Like 18 percent of the Chilean working population, Roberto is now jobless. Chile's economic shipwreck has been kind to Punta Arenas, where the nation's self-sustaining oil industry fuels some local well-being. But Lucho, a former Communist Party organizer and political prisoner, keeps a close watch on the poorer neighborhoods.
"Do you realize that my buddy took a census of his district the other day and found almost 80 percent of the people there out of work?" he asks.
Lucho, because of his politics, has been out of work for nine years. Formerly a prosperous businessman, he now survives on odd jobs.
Jose Ruiz de Giorgio, president of the local oil workers' union, is not any happier about the lot of the official labor sector. He is a Christian Democrat, and his party gave the military government tentative support as late as 1975.
"The same union leaders who traveled to Geneva in 1974 to defend the junta are now against it," he says. "The atrocities we have seen could not have been imagined in the Chile of the past."
Ruiz de Giorgio describes the destruction of labor rights, the persecution of leaders, the mysterious assassination in April of centrist labor leader Tucapel Jimenez. He gives figures on the economic crisis: unemployment officially at 18 percent, plus 4 percent for those included in the government unemployment-assistance program; construction at a standstill; industrial production down 14.9 percent from April of last year; government health and retirement programs closed down or shifted to the private sector; a trade deficit of $241 million through April this year.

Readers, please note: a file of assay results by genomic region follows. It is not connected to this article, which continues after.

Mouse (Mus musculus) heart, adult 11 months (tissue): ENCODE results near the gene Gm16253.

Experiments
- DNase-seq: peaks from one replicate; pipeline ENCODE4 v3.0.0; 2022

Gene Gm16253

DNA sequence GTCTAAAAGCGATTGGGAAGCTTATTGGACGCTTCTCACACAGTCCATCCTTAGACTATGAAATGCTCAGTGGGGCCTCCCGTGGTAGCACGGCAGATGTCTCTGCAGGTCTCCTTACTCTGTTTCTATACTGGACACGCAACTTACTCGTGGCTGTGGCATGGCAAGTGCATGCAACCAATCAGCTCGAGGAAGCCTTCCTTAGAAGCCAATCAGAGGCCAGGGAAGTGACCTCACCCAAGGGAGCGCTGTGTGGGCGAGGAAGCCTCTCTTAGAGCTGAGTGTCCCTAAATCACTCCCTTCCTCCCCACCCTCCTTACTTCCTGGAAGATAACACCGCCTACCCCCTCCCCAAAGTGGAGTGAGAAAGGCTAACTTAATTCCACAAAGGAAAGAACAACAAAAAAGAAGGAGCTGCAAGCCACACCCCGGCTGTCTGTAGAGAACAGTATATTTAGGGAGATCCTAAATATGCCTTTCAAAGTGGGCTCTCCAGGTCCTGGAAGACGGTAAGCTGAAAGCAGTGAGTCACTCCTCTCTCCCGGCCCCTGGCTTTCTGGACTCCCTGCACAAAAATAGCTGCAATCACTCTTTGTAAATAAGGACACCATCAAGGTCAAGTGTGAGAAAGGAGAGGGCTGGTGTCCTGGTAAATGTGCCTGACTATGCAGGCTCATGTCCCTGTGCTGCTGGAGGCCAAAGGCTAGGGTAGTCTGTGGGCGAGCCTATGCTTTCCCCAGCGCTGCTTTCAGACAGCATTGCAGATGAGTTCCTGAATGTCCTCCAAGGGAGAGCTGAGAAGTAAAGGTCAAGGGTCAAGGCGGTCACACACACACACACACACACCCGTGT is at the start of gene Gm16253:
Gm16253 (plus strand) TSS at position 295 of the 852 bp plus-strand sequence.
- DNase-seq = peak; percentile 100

"Of course, the government always points to the low rate of inflation as its great achievement," he adds. After years of failed efforts, the junta has reduced it virtually to nothing. In Allende's last year, inflation exceeded 300 percent.
"Frankly," Giorgio says, "I'd rather have a 10 percent inflation rate and more jobs than the massive firings and forced pay reductions we have now."
In Punta Arenas, dissatisfaction with the regime appears everywhere, fueled as much by ideological conviction as by the crisis of Chile's rigidly neo-liberal economic model. But a parallel movement is evident: growing conformity with the status quo.
The owner of a corner storefront puts on another sweater against the chill.
"Things are bad, but I hear they are bad everywhere," he says.. "In the time of Allende, inflation almost killed us. I didn't vote for him then. I wouldn't vote for him now. Maybe we're just stupid, ignorant. Or too nice. Governments always do what they want with us."
"We made so many mistakes," says Miguel, who did not give his real name. "We were and are sectarian unwilling to compromise politically .
"We refused to ally with the second largest political force in the country, the Christian Democrats, and yet we were playing at electoral politics. We let complete social chaos develop."